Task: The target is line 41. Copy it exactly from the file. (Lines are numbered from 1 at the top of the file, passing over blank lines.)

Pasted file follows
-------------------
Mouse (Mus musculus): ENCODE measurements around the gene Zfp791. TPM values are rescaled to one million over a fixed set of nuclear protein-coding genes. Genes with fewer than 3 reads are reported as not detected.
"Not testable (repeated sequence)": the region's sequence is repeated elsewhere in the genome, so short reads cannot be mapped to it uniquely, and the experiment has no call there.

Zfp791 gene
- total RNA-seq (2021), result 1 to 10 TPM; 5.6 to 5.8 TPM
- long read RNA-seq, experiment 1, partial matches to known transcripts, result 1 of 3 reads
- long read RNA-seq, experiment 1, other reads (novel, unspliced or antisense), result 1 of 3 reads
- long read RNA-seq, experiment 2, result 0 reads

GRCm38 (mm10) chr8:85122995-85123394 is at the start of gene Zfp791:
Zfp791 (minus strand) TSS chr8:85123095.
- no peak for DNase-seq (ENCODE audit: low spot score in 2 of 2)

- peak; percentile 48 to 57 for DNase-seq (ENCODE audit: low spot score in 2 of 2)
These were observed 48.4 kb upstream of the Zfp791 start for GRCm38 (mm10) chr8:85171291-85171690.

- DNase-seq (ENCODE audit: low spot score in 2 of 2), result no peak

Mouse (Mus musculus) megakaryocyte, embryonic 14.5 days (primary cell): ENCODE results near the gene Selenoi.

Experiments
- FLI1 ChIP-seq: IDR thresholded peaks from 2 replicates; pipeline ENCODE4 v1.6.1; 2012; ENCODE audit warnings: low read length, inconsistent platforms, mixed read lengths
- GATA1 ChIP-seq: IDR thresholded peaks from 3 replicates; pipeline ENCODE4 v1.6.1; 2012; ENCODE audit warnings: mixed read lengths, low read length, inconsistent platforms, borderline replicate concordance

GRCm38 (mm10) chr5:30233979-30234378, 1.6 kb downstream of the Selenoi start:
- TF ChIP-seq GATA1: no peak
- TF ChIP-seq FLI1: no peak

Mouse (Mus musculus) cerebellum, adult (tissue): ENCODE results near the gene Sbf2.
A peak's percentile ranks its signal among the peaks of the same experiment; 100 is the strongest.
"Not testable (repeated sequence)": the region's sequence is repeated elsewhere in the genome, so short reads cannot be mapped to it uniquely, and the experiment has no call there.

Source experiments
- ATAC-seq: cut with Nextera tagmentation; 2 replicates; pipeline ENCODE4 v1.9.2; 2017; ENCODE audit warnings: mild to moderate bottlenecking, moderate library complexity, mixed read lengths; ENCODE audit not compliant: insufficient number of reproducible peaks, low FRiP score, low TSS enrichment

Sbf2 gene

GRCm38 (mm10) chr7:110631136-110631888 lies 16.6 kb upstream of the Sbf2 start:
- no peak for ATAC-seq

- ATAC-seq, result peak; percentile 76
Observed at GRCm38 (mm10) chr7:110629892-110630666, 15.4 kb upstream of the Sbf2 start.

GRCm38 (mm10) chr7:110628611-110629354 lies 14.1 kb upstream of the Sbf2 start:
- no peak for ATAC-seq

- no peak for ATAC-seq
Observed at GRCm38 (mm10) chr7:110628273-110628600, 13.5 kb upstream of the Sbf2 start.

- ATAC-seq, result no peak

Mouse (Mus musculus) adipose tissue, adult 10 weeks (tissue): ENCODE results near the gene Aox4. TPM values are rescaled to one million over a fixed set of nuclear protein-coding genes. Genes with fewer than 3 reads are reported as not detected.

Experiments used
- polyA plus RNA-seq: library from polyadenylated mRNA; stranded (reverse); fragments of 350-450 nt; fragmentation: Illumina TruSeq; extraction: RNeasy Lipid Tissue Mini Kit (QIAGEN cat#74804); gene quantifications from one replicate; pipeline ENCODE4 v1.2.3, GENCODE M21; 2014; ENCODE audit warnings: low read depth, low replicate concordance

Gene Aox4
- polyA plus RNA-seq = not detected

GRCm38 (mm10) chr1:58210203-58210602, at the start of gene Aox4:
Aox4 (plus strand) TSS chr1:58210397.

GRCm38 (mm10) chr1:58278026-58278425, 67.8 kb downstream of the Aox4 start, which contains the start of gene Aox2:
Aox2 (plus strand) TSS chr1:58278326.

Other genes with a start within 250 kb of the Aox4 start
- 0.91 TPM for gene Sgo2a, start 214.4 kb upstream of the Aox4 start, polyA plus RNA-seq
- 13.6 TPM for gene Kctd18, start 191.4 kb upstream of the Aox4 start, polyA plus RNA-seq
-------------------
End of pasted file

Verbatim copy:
GRCm38 (mm10) chr1:58210203-58210602, at the start of gene Aox4: